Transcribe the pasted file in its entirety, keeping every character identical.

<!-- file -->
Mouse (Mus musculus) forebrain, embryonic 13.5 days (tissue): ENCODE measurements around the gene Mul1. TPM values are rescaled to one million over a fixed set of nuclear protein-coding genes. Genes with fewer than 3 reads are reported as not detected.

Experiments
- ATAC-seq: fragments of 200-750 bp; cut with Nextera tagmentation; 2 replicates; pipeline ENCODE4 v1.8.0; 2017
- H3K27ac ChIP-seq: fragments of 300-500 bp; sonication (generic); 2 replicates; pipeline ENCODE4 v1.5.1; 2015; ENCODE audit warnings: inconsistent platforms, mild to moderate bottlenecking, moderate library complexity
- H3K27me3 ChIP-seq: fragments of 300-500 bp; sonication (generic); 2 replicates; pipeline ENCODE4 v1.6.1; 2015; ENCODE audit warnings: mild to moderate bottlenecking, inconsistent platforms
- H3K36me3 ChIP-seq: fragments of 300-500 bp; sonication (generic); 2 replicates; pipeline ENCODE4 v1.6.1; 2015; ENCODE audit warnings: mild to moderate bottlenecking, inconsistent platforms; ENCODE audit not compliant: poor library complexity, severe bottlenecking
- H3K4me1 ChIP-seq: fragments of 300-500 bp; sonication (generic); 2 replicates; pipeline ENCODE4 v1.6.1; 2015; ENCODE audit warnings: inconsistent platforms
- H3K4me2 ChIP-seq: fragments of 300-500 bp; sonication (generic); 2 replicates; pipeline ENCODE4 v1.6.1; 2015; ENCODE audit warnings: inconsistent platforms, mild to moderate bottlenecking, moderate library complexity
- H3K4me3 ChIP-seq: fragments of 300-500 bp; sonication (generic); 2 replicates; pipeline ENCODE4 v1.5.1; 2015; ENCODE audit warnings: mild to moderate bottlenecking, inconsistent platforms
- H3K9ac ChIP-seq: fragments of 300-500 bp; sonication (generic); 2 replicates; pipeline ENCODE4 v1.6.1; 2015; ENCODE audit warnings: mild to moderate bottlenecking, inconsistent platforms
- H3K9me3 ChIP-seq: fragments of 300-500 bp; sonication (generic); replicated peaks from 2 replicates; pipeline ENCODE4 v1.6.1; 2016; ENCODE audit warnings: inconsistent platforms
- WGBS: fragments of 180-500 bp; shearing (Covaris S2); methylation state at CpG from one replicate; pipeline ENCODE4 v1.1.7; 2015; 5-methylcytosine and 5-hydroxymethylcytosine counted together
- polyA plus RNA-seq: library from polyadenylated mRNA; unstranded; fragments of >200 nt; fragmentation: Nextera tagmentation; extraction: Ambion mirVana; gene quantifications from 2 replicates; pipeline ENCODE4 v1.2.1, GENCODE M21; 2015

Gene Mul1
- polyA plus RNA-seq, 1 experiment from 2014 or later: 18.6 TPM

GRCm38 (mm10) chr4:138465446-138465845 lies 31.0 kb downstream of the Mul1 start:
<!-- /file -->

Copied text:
Mouse (Mus musculus) forebrain, embryonic 13.5 days (tissue): ENCODE measurements around the gene Mul1. TPM values are rescaled to one million over a fixed set of nuclear protein-coding genes. Genes with fewer than 3 reads are reported as not detected.

Experiments
- ATAC-seq: fragments of 200-750 bp; cut with Nextera tagmentation; 2 replicates; pipeline ENCODE4 v1.8.0; 2017
- H3K27ac ChIP-seq: fragments of 300-500 bp; sonication (generic); 2 replicates; pipeline ENCODE4 v1.5.1; 2015; ENCODE audit warnings: inconsistent platforms, mild to moderate bottlenecking, moderate library complexity
- H3K27me3 ChIP-seq: fragments of 300-500 bp; sonication (generic); 2 replicates; pipeline ENCODE4 v1.6.1; 2015; ENCODE audit warnings: mild to moderate bottlenecking, inconsistent platforms
- H3K36me3 ChIP-seq: fragments of 300-500 bp; sonication (generic); 2 replicates; pipeline ENCODE4 v1.6.1; 2015; ENCODE audit warnings: mild to moderate bottlenecking, inconsistent platforms; ENCODE audit not compliant: poor library complexity, severe bottlenecking
- H3K4me1 ChIP-seq: fragments of 300-500 bp; sonication (generic); 2 replicates; pipeline ENCODE4 v1.6.1; 2015; ENCODE audit warnings: inconsistent platforms
- H3K4me2 ChIP-seq: fragments of 300-500 bp; sonication (generic); 2 replicates; pipeline ENCODE4 v1.6.1; 2015; ENCODE audit warnings: inconsistent platforms, mild to moderate bottlenecking, moderate library complexity
- H3K4me3 ChIP-seq: fragments of 300-500 bp; sonication (generic); 2 replicates; pipeline ENCODE4 v1.5.1; 2015; ENCODE audit warnings: mild to moderate bottlenecking, inconsistent platforms
- H3K9ac ChIP-seq: fragments of 300-500 bp; sonication (generic); 2 replicates; pipeline ENCODE4 v1.6.1; 2015; ENCODE audit warnings: mild to moderate bottlenecking, inconsistent platforms
- H3K9me3 ChIP-seq: fragments of 300-500 bp; sonication (generic); replicated peaks from 2 replicates; pipeline ENCODE4 v1.6.1; 2016; ENCODE audit warnings: inconsistent platforms
- WGBS: fragments of 180-500 bp; shearing (Covaris S2); methylation state at CpG from one replicate; pipeline ENCODE4 v1.1.7; 2015; 5-methylcytosine and 5-hydroxymethylcytosine counted together
- polyA plus RNA-seq: library from polyadenylated mRNA; unstranded; fragments of >200 nt; fragmentation: Nextera tagmentation; extraction: Ambion mirVana; gene quantifications from 2 replicates; pipeline ENCODE4 v1.2.1, GENCODE M21; 2015

Gene Mul1
- polyA plus RNA-seq, 1 experiment from 2014 or later: 18.6 TPM

GRCm38 (mm10) chr4:138465446-138465845 lies 31.0 kb downstream of the Mul1 start: